GPS is a handy modern gadget — until you go inside, underground, or underwater. Japanese researchers want to build a GPS-like system with a twist. It uses cosmic ray muons, which can easily penetrate buildings to create high-precision navigation systems. You can read about it in their recent paper. The technology goes by MUWNS or wireless muometric navigation system — quite a mouthful.
With GPS, satellites with well-known positions beam a signal that allows location determination. However, those signals are relatively weak radio waves. In this new technique, the reference points are also placed in well-understood positions, but instead of sending a signal, they detect cosmic rays and relay information about what it detects to receivers.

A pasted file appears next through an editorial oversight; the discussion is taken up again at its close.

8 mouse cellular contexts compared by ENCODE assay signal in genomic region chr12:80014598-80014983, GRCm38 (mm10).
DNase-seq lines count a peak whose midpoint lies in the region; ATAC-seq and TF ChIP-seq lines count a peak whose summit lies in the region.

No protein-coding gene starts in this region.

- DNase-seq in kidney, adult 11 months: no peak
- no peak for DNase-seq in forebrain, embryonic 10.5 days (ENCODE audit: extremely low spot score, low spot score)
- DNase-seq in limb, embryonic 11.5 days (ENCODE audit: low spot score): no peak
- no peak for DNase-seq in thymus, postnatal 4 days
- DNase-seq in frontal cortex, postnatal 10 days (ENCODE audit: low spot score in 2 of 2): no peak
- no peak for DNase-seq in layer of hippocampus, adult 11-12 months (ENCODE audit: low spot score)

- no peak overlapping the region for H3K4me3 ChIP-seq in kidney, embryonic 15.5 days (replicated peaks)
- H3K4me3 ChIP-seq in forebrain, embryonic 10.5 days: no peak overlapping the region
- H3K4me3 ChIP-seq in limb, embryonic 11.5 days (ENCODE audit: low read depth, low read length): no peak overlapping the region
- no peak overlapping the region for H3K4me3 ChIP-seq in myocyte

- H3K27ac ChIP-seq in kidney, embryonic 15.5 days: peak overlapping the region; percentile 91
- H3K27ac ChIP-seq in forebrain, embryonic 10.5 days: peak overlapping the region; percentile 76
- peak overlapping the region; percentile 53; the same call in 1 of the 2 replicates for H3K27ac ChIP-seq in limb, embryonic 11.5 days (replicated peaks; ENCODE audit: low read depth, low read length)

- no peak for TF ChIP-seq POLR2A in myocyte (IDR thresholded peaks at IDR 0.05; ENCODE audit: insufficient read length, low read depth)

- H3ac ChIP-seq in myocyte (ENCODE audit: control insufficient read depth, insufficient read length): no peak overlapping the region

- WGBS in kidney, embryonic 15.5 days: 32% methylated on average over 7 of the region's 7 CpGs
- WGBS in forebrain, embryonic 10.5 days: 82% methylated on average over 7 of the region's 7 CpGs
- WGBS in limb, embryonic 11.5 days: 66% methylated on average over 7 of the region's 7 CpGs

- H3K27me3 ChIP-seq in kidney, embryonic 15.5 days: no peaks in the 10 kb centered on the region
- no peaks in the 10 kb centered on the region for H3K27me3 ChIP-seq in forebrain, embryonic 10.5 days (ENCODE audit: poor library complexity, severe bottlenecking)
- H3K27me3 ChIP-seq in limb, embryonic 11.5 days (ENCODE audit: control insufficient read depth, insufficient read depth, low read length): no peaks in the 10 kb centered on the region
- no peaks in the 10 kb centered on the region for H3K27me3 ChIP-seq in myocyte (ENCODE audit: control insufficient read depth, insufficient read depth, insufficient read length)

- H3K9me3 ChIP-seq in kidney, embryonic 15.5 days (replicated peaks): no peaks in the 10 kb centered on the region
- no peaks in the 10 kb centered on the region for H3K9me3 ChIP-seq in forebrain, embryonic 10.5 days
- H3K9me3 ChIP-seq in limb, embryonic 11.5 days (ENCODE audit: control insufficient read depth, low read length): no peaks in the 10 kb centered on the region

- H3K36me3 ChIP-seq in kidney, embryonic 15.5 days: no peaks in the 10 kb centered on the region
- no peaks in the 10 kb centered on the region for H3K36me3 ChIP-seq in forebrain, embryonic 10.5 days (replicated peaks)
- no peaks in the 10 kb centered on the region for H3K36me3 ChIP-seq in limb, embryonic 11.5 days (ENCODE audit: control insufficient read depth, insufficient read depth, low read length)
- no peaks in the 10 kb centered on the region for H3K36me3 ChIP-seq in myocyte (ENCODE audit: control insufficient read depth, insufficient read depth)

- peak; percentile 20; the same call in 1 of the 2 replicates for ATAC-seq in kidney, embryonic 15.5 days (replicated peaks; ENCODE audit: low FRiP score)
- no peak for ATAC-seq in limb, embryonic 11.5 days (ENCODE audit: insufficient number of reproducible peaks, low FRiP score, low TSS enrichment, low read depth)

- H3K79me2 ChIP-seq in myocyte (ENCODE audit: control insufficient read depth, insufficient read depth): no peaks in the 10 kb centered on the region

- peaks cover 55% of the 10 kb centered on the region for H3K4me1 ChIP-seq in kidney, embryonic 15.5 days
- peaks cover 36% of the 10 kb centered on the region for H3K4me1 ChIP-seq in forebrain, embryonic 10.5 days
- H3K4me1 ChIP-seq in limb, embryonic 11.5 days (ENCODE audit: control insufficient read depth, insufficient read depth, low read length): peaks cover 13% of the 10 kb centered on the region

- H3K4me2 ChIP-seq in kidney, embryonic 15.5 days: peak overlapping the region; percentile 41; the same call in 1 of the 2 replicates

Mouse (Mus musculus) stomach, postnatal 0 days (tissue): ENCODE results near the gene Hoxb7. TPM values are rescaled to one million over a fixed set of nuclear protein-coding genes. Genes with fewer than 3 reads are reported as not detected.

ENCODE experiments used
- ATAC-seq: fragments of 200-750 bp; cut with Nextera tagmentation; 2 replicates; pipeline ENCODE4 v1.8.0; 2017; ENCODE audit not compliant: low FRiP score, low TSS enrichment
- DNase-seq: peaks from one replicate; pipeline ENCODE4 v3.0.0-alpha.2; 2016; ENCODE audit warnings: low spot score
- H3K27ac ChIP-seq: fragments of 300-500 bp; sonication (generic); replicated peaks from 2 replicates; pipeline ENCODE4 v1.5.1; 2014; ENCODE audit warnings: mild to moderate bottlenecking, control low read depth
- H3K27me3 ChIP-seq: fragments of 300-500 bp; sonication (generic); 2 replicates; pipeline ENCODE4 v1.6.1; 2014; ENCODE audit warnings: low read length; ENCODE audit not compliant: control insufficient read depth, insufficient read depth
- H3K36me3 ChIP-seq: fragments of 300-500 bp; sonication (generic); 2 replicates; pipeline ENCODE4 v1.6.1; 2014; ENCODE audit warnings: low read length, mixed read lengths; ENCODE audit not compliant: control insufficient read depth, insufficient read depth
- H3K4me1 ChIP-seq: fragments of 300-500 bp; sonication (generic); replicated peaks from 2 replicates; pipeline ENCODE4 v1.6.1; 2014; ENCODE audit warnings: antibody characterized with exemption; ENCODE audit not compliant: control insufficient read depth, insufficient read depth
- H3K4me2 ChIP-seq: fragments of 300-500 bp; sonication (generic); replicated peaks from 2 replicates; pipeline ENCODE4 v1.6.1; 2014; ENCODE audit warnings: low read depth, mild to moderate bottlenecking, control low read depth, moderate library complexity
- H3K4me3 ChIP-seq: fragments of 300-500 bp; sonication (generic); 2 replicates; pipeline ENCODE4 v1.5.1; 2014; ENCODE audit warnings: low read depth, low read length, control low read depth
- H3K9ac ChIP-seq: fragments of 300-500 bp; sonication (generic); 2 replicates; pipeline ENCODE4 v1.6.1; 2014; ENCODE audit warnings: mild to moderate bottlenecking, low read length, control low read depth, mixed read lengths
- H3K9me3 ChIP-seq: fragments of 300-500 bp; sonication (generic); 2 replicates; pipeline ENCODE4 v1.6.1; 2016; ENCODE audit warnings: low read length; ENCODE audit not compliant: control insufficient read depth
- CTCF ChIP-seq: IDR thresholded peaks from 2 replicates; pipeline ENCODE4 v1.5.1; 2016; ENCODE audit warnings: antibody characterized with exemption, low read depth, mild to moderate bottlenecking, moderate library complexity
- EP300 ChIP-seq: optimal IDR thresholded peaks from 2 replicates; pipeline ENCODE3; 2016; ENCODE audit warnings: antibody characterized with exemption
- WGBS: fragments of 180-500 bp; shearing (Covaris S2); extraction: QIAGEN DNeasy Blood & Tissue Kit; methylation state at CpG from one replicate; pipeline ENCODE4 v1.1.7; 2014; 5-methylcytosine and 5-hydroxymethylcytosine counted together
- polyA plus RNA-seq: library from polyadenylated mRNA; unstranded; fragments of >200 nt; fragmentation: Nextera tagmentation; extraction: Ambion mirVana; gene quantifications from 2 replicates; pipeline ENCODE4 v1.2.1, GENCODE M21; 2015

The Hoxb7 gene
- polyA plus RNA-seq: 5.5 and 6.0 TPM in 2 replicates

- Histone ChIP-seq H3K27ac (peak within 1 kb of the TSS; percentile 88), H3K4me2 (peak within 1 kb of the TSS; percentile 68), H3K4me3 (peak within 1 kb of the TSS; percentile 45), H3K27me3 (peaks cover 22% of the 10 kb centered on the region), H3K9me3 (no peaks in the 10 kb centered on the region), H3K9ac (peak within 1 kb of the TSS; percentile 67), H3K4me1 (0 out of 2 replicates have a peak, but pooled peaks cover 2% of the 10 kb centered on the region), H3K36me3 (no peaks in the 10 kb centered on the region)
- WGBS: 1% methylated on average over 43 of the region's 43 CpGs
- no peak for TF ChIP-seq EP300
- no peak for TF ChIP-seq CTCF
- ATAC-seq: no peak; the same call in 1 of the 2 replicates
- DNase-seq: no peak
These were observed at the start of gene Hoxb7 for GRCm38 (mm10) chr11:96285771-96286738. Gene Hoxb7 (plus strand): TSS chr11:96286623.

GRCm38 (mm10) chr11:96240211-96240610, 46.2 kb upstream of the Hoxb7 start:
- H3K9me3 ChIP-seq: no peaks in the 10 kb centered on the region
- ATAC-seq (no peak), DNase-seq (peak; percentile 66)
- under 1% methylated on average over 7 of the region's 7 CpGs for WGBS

The receivers also pick up cosmic rays, and by determining the differences in detection, very precise navigation is possible. Like GPS, you need a well-synchronized clock and a way for the reference receivers to communicate with the receiver.
Muons penetrate deeper than other particles because of their greater mass. Cosmic rays form secondary muons in the atmosphere. About 10,000 muons reach every square meter of our planet at any minute. In reality, the cosmic ray impacts atoms in the atmosphere and creates pions which decay rapidly into muons. The muon lifetime is short, but time dilation means that a short life traveling at 99% of the speed of light seems much longer on Earth and this allows them to reach deep underground before they expire.